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Christopher Krebs, the nation's former top election security official, tells "Axios on HBO" that President Trump is spreading disinformation, which he described as a form of domestic "threat" that he swore an oath to defend against in his job.

  • "The caller was inside the house," Krebs told me. "The president is a big part of the disinformation that's coming out there about the rigged election, but there are absolutely others."

Why it matters: This is the clearest expression from Krebs of how he views his former boss, who fired him for putting out a statement saying that the 2020 election was the most secure in American history.

  • Krebs had refused to co-sign — and in fact publicly contradicted — Trump's conspiracy theories that hacked computer systems flipped the election by switching votes from Trump to Joe Biden.

Between the lines: Asked how he grappled with Trump's false claims while he was still working for him, Krebs said, "One of the questions we asked: 'What would we do if the Russians were doing this?'"

  • "The oath that we pledged coming into office as a federal official is that you uphold and defend the Constitution from threats foreign and domestic. We upheld our oath, carried it out."
  • When asked the obvious follow-up — is President Trump a domestic threat? — Krebs replied: "There is disinformation that he is spreading. I mean, disinformation is one type of threat."

The big picture: Despite receiving death threats from Trump supporters, Krebs is continuing to speak out against Trump's campaign to falsely claim the election was stolen from him. And Krebs is calling on Republican leaders to join him.

  • "Republican leadership needs to stand up and say that, 'This is not, this is just not what we need to be telling the American people right now,'" Krebs said.
  • "We need to be restoring confidence in the election. We need to be restoring confidence in democracy. We all just for some reason think that democracy is resilient and can withstand this sort of attack."
  • "I actually think that democracy's quite fragile. And when the institutions themselves are under attack from the inside, as you said, that's pretty close to an existential issue. And so we need the other parts of, you know, the three-part government to actively push back and actively engage."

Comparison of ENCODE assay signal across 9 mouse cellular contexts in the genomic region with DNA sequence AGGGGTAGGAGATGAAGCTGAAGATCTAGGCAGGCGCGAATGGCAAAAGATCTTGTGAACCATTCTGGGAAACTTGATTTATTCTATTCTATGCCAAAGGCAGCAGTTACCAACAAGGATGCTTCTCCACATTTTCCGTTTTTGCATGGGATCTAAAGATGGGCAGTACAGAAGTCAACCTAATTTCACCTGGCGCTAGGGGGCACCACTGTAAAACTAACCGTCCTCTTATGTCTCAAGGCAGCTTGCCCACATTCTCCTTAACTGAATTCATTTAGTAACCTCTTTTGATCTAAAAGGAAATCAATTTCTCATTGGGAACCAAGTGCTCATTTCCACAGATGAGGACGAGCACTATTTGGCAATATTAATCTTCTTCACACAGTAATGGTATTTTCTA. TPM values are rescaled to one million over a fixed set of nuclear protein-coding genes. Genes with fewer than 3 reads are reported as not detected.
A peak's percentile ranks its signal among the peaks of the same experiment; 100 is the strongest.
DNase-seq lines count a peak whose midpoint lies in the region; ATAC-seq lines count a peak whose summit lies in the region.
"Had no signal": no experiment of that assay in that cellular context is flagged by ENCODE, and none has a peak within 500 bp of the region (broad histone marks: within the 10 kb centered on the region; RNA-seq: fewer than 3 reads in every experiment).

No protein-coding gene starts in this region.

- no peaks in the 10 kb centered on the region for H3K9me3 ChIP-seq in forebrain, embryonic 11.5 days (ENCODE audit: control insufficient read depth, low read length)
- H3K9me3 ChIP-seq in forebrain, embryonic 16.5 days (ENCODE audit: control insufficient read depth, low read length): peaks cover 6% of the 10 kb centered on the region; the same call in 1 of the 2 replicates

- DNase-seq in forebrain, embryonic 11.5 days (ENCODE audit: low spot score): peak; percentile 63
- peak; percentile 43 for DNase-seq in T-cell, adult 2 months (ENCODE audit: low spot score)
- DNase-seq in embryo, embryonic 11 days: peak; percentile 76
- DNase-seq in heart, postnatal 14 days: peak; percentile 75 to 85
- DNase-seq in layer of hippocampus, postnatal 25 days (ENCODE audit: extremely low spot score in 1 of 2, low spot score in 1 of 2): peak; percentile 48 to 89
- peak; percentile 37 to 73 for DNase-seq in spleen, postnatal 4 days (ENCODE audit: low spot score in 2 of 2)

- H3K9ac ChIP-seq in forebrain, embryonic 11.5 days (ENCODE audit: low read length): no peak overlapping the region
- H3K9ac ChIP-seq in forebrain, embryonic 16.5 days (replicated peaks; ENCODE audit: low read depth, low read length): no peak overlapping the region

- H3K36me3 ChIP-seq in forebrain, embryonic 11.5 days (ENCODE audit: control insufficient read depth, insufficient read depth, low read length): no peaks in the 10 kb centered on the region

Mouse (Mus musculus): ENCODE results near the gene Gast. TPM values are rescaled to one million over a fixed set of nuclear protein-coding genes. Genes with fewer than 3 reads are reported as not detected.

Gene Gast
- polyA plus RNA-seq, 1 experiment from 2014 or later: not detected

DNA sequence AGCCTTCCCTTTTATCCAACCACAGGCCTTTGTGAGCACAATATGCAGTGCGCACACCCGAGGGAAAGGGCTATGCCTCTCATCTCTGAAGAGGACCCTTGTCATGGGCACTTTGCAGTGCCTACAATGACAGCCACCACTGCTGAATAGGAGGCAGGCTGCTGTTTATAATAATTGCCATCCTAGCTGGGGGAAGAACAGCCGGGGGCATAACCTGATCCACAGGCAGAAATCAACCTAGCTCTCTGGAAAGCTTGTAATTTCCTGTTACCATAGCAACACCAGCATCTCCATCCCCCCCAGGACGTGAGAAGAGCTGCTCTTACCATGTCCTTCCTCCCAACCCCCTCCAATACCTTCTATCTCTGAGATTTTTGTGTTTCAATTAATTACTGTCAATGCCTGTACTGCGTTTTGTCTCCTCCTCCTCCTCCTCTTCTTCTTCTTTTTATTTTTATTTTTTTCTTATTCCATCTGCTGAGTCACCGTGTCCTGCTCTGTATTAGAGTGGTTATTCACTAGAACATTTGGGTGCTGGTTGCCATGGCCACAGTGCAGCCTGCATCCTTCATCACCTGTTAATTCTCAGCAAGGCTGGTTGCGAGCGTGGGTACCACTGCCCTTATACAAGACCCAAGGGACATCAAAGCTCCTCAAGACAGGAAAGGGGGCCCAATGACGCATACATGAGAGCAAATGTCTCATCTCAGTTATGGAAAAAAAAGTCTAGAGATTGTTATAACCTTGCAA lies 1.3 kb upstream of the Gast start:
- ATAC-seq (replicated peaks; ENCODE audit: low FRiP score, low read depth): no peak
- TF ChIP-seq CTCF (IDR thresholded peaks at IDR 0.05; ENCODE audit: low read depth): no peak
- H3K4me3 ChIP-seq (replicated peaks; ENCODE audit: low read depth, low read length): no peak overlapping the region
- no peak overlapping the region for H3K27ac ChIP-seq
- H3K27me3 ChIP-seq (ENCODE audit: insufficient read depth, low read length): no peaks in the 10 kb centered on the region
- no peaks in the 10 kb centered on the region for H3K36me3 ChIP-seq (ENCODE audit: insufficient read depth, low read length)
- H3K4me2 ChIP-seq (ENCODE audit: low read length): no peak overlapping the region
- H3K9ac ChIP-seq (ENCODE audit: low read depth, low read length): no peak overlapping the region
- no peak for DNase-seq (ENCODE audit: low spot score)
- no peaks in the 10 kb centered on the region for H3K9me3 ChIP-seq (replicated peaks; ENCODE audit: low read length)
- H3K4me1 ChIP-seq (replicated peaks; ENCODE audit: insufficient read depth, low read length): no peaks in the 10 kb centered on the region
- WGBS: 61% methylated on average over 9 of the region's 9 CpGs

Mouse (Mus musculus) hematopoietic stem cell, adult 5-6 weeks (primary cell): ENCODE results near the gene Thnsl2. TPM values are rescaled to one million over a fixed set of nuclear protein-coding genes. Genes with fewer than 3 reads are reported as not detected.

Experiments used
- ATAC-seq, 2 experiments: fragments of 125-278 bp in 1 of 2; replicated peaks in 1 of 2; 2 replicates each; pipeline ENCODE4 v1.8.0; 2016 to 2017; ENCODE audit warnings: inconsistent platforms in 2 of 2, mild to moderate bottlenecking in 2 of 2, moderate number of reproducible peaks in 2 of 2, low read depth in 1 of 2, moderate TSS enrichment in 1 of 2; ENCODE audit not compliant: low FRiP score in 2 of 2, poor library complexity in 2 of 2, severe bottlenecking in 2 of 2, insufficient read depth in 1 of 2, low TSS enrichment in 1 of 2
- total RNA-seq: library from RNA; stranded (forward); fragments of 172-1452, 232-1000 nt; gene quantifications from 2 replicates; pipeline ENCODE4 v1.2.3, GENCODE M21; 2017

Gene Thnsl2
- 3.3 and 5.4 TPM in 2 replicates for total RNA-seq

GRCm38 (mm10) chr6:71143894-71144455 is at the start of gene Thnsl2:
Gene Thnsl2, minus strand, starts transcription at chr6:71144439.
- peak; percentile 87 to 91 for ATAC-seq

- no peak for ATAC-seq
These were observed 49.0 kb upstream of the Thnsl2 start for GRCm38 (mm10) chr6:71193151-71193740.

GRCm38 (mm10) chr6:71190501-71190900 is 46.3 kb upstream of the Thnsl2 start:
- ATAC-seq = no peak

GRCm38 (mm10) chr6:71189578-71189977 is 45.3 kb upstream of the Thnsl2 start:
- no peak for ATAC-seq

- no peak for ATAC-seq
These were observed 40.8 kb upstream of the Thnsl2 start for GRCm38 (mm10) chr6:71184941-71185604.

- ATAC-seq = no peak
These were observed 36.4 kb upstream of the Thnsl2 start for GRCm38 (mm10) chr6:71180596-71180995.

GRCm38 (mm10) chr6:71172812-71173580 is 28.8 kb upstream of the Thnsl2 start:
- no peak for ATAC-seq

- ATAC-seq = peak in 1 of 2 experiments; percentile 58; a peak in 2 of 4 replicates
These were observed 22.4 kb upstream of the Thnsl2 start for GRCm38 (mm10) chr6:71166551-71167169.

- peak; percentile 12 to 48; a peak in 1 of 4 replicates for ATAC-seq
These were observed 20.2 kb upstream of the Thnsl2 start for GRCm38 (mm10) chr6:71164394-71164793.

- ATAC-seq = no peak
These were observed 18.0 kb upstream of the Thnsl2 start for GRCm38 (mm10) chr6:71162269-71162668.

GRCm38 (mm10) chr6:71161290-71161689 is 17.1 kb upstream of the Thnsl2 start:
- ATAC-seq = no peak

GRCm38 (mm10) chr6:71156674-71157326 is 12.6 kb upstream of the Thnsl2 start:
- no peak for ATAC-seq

Go deeper

Off the Rails

A premeditated lie lit the fire

Photo illustration: Sarah Grillo/Axios. Photo: Chip Somodevilla/Getty Images

"Jared, you call the Murdochs! Jason, you call Sammon and Hemmer!”

President Trump was almost shouting. He directed his son-in-law and his senior strategist from his private quarters at the White House late on election night. He barked out the names of top Fox News executives and talent he expected to answer to him.

Off the Rails

The siege

Photo illustration: Aïda Amer/Axios. Photos: Mandel Ngan/AFP via Getty Images

On Jan. 6, White House deputy national security adviser Matt Pottinger entered the West Wing in the mid-afternoon, shortly after his colleagues' phones had lit up with an emergency curfew alert from D.C. Mayor Muriel Bowser.

Off the Rails

Barbarians at the Oval

Photo illustration: Sarah Grillo/Axios. Photo: Jim Watson/AFP/Getty Images

President Trump plunked down in an armchair in the White House residence, still dressed from his golf game — navy fleece, black pants, white MAGA cap. It was Saturday, Nov. 7. The networks had just called the election for Joe Biden.

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